She tried to rest but it didn't help. She was getting worse and one night she phoned her husband at work and told him she could no longer take care of the children.
Then he panicked! This time they went to see a psychiatrist because she knew that it certainly had something to do with her mind and body failing to coordinate.
The Professor was kind and listened to her story. In the end she told Dina she was suffering from Anxiety disorder which is often a lobe dysfunction. She called it a chemical imbalance which she hoped could be treated with drugs. Dina felt relieved.
"But," said the Professor, "the cure will not occur overnight. You will continue to feel the same for at least 5 days and you'll be on medication for a long time. You mustn't stop the medicine and you must follow what I say exactly." Dina listened carefully. She felt that she was falling in a hole from which she could not come out. And now help was at hand. Those five days seemed so long. She took Lustral in the mornings and Xanax in the evening.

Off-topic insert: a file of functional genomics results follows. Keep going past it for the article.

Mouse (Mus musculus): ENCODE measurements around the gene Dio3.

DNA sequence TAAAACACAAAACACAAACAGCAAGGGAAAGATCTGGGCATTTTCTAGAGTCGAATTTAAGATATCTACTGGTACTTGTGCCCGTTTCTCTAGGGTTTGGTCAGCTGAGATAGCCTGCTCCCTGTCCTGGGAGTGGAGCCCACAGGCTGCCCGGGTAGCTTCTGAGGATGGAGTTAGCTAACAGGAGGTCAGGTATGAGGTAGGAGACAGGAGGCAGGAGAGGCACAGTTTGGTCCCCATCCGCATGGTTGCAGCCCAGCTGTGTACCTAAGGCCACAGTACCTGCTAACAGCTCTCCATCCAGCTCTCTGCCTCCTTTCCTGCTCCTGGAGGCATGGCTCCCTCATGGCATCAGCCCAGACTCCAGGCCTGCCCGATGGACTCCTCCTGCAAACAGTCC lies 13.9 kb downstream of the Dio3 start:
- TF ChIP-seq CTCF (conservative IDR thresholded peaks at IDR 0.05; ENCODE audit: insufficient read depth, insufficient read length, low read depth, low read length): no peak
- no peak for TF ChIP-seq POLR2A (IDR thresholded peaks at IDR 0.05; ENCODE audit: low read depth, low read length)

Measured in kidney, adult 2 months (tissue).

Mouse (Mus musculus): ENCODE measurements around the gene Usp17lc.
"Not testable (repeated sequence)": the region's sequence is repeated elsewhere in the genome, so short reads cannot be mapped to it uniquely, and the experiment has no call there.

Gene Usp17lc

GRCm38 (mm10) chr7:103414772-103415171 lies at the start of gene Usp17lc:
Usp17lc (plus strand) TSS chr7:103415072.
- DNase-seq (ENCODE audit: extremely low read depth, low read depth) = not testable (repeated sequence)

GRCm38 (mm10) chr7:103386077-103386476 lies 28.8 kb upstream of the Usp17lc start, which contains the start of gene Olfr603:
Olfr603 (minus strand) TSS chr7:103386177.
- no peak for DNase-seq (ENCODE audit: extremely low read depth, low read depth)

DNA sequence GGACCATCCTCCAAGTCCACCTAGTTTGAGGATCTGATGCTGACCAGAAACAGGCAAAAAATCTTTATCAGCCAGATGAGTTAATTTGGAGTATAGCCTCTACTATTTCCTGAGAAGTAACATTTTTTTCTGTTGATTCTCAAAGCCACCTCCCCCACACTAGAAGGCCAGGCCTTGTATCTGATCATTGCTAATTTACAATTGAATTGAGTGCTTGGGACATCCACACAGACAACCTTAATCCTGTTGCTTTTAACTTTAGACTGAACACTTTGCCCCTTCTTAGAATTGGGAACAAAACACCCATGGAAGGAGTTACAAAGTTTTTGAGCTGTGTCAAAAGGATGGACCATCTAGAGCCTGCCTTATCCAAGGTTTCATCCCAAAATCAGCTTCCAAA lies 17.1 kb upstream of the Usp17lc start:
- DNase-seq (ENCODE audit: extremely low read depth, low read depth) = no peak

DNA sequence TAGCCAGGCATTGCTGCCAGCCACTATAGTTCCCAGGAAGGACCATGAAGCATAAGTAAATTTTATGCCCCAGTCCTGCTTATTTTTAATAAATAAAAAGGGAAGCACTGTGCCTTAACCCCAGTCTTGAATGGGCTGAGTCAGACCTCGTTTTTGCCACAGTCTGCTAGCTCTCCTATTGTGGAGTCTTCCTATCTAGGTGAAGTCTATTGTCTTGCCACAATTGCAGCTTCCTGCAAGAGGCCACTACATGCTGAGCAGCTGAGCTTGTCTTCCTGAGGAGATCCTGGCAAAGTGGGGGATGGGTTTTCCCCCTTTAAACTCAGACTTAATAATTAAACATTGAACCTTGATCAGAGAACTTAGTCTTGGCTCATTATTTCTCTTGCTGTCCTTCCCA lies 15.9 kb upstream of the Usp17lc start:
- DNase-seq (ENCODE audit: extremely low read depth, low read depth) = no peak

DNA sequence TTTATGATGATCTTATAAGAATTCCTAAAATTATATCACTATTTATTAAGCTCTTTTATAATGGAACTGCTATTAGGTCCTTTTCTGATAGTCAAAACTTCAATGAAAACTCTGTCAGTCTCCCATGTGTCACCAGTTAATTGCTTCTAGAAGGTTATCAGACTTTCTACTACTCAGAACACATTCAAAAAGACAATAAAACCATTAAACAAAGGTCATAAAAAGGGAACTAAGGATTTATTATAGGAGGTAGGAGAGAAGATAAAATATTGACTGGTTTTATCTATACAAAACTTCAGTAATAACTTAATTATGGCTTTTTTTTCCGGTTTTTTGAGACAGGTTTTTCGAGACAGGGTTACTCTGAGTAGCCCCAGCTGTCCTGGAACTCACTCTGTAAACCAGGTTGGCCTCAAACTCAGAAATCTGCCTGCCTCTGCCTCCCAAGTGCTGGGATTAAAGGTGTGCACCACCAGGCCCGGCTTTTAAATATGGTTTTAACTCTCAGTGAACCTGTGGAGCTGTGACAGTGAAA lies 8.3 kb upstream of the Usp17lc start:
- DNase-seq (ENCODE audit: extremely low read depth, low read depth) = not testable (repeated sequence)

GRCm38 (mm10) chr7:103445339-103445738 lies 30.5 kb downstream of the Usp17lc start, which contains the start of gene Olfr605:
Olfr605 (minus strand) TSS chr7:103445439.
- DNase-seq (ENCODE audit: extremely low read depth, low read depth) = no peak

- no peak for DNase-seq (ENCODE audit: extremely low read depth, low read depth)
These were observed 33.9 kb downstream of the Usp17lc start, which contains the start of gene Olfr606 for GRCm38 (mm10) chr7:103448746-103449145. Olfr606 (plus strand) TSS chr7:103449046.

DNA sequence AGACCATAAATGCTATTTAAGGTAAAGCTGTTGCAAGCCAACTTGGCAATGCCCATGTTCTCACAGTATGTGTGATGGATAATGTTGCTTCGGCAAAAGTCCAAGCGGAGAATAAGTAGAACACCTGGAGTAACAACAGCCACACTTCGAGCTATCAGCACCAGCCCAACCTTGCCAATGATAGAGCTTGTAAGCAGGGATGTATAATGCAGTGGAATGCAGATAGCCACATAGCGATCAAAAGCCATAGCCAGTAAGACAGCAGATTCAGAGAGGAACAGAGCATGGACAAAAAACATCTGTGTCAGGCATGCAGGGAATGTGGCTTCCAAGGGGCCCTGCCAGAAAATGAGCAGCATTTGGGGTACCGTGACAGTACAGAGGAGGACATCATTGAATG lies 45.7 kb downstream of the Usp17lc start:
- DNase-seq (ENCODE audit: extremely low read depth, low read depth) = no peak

"But those drugs are addictive," some people commented.
"I don't care right now," she'd said, "I have to pass this time and then later the Doctor said I'll come off them slowly." Dina decided not to listen to what everyone thought. It's easy to have an opinion when you have no idea how people feel.